# Chapter 11 Assignment resources

Listed below are some helpful website, books, datasets and tools you might find useful when completing your assignments.

## 11.1 Timeline

There is a suggested timeline of work for your assignment provided in the GIS coursework requirements PDF on Moodle.

## 11.2 Markscheme

The markscheme can be found on Moodle with a break down of how much percent is given to each criteron. Read it closely and often when writing your assignment.

## 11.3 Examples of previous work

Closer to the assignment deadline we will release examples of good student projects from previous years as a tab on Moodle. Note that the requirements / markscheme have been altered this year.

## 11.4 Events / meet other spatial data professionals

The UK ESRI conference is normally free to go to and whilst (in my opinion) it’s mostly just ESRI marketing their latest products it is good to go along and see how industry are using spatial software. It might also be useful for dissertation ideas / networking. Next year it’s scheduled for the 19/5/2020.

Missing maps

LondonR group

## 11.5 Cool stuff to explore

New packages and functions that i’ve recently come across that are worth exploring..

## 11.6 Assignment ideas

There are a lot of free online books for geospatial analysis, especially using R, check out:

If you want to produce more efficent R code then have a look at the Efficient R programming book.

…that’s a lot of books, should we read all of them? No, be selective, a lot of the same material will be covered in each book. Follow your interests, read widely and think about how you could apply these ideas / concepts to different topics or disciplines!

## 11.8 New developments

Every year there is a useR conference that provides a load to tutorials on the latest developments and research…check them out here:

Other useful tutorials can be found at:

I often learn about a lot of new R pacakges / code / isuues from Twitter!

## 11.9 Data

This is by no means an extensive data list, but summarises data used within some of the practicals alongside a few additions that you might want to explore when sourcing data for your assignments. You are not limited to these data sets for you assessment.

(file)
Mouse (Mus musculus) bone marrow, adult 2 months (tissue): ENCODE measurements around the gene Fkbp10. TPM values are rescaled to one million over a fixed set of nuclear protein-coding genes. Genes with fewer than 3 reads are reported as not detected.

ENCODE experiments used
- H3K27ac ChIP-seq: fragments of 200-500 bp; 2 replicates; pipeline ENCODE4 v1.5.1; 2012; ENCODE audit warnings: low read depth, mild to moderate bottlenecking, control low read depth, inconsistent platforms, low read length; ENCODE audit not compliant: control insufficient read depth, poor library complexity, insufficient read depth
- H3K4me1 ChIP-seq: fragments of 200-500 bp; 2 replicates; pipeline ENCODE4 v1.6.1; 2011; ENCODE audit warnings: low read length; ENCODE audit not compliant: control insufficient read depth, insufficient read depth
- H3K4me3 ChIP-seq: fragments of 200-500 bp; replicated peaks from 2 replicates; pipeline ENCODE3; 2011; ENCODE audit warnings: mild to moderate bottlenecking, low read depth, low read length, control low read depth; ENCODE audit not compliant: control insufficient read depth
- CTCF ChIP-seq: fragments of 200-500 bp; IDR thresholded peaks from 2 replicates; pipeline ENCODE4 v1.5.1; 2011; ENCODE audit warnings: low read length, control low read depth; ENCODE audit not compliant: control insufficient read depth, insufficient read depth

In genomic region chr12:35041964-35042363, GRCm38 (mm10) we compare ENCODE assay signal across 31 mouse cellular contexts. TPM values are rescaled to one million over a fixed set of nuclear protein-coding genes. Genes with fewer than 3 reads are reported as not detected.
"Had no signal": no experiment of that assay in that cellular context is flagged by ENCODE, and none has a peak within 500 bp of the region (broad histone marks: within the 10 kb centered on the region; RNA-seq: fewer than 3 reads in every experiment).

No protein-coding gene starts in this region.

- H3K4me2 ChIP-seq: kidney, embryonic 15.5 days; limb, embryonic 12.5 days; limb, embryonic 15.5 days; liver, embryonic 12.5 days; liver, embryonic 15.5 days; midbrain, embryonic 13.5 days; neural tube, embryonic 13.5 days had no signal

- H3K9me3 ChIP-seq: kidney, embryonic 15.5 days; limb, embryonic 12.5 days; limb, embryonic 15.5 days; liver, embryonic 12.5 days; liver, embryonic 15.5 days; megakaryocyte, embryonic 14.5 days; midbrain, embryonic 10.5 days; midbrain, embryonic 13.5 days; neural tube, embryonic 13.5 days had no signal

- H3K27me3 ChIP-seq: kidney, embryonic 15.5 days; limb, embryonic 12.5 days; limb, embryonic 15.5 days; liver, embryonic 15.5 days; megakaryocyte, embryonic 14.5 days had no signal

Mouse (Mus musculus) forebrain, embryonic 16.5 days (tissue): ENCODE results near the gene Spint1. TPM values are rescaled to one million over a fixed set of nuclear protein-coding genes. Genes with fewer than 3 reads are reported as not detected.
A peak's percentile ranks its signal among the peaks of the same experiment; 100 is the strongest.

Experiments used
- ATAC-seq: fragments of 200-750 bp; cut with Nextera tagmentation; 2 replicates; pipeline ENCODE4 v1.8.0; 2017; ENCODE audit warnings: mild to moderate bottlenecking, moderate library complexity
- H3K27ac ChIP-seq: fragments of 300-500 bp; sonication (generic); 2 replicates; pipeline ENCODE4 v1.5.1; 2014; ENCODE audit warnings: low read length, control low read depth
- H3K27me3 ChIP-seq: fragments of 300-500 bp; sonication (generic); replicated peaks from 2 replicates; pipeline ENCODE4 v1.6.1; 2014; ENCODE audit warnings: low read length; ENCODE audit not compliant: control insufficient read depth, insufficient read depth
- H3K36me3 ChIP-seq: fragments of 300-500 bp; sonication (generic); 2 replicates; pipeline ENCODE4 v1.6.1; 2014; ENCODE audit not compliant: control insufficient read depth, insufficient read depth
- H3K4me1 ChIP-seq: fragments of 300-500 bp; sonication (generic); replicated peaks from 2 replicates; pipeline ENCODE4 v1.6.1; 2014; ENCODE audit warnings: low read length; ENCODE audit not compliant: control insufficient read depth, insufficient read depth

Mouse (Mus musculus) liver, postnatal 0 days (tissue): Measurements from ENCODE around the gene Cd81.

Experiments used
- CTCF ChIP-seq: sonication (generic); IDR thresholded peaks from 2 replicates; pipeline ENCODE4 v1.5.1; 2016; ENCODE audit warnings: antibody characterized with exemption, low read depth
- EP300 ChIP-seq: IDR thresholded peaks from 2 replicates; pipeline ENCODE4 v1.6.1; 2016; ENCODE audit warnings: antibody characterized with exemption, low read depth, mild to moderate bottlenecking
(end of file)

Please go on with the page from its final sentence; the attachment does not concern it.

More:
## 11.10 Data lists

Awesome public datasets have a wide range all data (some geographic, some not):

Robin Wilson has authored one of the most extensive data lists that i’ve come across

## 11.11 Reading and writing critically

Hugh Kerans from Flinders Unversity, Adelaide has developed a range of materials to assist graduate students in producing effective reports and publications…check out his website and resouces here: https://www.ithinkwell.com.au/

The most useful templates for the assignments are the critical reading one:

and questions to ask as you write a paper (or assignment):

You can download these from this website directly, my GitHub or Hugh’s website.

The UCL Institute for Education (IOE) Writing Centre Online have produced this very short (< 2 minutes read) critical writing guide giving an example of how to change writing from largely descriptive to critical.

…And of coruse the paper ‘How to write a paper for publicaiton’ by Rosenfeldt et al. (2000)

## 11.12 Free flow diagram tools

Free at the time of writing

## 11.13 Basics

Here are some tips based on common marker comments of how to write a decent assingment…

• Don’t cut and paste maps / figures / formulas / tables, export them properly or remake them nicely and credit a source somewhere such as the figure caption (e.g. source Smith et al. 2009 or adapted from Smith et al. 2009).